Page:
So make your plans!

Bring one of these fabulous, award-winning educators to your next in-service absolutely free and se what SCOLT ToYs can do for you!

08 June 2017

5 Steps to Sort Travel Pics for Student Use!

I'm ready for my next trip to Peru!

I mean, I don't have anything packed yet, and I'm reasonably sure where my passport is.

But I've got everything ready to go to store and sort the photos and videos I will take while I'm down there! And that's what really matters, isn't it?

I swore off buying whole bookshelves when I traveled the first time I went to Peru. I resolved to document my finds with Instagram and was pleased to discover on my trip to Mexico last year that I could use IFTTT to sort the photos into Pinterest boards with the touch of a button! Well...the typing of a hashtag.

So here's what ya' do if you want to simultaneously collect insta-souvenirs and sort them for student consumption.

1. Plan the categories

I know I'm going to be around schools, museums, and ruins a lot. Signs always make great authentic texts for novices, too. Also, let us not forget about food. So I picked:
  • escuela
  • arte
  • historia
  • sitio
  • letreros
  • comida

2. Plan the hashtags

I thought "SXTN" would be a really recognizable way to modify my name back when I got married (and also casually avoided titters about the first 3 letters--my husband thought he was so brave surviving FOUR years of high school with this name). I still have to spell it out letter by letter for my email, and no one gets what it stands for. Whatever, fewer characters for tweeting and hashtags. So I add it to my categories.

  1. So other people's "escuela" photos won't get mixed into the stream
  2. So the "originals" can always be found with a quick Instagram search
This year I also added "PE" (for Peru, obvs), in order to separate my previous trips out, seeing as I have various activities related to said snapshots, activities that have been published and distributed. I wouldn't want to mess up those sub plans for anyone else!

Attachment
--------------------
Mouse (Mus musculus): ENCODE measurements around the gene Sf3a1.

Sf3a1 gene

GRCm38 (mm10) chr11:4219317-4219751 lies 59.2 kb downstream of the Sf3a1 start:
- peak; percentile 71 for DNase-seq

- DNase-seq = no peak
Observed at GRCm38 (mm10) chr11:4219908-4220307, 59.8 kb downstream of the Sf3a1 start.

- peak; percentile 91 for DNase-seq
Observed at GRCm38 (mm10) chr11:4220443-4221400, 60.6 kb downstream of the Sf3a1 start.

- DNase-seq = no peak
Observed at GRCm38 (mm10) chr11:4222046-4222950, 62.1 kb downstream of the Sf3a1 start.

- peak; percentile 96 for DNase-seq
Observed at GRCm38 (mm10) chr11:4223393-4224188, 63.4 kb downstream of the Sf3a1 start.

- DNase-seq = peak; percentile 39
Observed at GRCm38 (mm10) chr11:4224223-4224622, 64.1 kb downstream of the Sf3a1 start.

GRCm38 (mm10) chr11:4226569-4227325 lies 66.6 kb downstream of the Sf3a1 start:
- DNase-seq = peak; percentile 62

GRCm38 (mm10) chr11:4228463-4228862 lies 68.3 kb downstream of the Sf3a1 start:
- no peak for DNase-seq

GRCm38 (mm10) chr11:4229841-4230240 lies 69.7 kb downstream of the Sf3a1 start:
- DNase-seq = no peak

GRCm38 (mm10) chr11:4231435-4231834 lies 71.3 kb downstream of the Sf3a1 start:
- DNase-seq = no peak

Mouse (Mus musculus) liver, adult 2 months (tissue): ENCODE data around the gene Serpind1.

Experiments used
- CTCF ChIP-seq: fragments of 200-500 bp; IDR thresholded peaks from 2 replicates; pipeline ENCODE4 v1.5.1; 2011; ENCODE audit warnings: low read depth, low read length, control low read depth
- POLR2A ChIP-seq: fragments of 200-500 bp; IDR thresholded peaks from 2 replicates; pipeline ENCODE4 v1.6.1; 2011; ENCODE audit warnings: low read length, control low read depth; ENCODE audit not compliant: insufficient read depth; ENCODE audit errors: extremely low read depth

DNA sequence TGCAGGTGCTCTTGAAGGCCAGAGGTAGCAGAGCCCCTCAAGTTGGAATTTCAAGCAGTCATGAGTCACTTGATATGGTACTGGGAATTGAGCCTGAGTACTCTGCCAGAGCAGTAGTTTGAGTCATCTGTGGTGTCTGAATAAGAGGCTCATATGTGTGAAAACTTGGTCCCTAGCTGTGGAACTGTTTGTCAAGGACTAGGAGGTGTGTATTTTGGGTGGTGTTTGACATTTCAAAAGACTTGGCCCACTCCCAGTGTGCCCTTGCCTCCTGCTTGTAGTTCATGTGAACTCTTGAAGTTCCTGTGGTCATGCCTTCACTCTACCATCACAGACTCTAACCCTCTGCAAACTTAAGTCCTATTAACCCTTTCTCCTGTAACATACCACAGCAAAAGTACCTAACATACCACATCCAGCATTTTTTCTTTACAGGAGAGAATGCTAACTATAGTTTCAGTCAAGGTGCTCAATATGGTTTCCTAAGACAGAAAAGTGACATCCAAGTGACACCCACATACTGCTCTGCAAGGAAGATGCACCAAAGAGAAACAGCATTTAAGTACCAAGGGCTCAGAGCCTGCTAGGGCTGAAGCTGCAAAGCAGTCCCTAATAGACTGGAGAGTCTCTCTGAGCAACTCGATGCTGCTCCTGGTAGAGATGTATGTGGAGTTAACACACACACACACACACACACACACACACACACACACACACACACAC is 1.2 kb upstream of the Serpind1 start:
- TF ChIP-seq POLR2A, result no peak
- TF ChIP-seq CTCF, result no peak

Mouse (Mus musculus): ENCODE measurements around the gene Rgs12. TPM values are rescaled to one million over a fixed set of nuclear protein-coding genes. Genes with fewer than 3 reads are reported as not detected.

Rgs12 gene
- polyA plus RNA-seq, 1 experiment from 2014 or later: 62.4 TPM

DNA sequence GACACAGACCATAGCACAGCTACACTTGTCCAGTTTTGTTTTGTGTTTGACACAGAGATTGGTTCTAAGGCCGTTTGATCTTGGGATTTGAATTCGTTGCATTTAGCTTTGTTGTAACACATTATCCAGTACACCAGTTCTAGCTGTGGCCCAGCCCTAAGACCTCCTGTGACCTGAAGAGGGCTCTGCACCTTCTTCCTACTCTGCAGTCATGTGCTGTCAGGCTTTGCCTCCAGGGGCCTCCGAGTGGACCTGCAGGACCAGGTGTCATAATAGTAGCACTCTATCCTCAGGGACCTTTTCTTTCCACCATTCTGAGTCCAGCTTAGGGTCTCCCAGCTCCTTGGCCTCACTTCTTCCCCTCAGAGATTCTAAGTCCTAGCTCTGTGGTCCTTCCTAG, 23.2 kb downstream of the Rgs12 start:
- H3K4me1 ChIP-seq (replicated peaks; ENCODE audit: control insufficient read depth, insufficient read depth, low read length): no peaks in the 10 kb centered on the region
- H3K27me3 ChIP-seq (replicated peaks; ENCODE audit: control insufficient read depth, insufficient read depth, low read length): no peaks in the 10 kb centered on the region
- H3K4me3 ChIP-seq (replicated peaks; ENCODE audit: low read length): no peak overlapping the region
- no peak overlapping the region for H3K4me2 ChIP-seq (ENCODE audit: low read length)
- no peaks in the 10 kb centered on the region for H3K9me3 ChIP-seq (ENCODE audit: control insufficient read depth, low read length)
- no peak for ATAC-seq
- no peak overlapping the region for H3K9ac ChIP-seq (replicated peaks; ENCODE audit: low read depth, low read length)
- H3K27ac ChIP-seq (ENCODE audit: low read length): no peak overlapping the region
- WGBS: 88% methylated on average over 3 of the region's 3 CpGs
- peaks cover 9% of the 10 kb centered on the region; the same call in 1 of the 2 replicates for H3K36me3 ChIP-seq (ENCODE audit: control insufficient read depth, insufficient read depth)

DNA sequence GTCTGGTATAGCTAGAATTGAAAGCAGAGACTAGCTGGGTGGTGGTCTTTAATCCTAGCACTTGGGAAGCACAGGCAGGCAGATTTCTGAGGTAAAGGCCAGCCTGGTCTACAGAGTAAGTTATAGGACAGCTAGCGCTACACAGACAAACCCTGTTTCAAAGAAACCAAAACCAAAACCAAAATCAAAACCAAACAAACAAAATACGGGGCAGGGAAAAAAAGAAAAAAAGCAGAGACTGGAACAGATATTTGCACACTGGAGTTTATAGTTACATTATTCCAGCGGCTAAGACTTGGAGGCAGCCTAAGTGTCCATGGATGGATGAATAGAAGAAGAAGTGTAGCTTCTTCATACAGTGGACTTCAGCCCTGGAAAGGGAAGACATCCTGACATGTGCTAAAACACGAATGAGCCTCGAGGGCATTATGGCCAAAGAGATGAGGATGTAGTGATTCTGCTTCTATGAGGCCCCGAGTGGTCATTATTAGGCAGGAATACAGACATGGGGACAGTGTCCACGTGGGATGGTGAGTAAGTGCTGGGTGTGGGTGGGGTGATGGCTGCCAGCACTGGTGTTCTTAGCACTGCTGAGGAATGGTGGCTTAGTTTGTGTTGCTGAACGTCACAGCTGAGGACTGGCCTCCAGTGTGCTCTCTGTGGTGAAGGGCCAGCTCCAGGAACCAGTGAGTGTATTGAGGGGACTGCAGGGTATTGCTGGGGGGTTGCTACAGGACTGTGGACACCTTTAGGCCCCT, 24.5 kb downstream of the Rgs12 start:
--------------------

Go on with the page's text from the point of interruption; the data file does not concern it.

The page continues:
3. Set up the recipes

I can't bring myself to call them "applets," but whatever it is that IFTTT.com makes, they are PERFECT for this sort of thing. So I've got
I keep all of the videos together to make one big listening stash, mostly of me talking to myself, but hopefully with some more interviews this time.

I've also had pics add to Flickr instead of Pinterest when Pinterest was on the fritz, but I don't think there's a way to add them to a specific album automatically. Plus I like how students can easily re-save pins and collect or embed them.

You could also use post to Twitter or Facebook, if, like, your kids are into that #teenageeyeroll #minearent #wishtherewasasnapchatrecipe

4. Make a stunning visual

I will grow old and die waiting to hear back from an email sent over the summer. But if I post a pic on Instagram? 20-30 likes by the end of the day. So I use Canva to make a pretty ad for the experience so people can follow along with the adventures and be tempted into practicing their Spanish!

5. Post to the web

Posting gives me a chance to test my recipes! I hashtag this puppy and post it to Instagram, and BAM my Pinterest boards are created!

So, if you are headed off to some fabulous locale, and can be bothered to caption your snapshots in the target language, I DO hope you will share the hashtags with us here so we can all follow along and live vicariously through your exploits and target language usage! Until then, keep an eye on these Pinterest boards as photos start to pop up next week!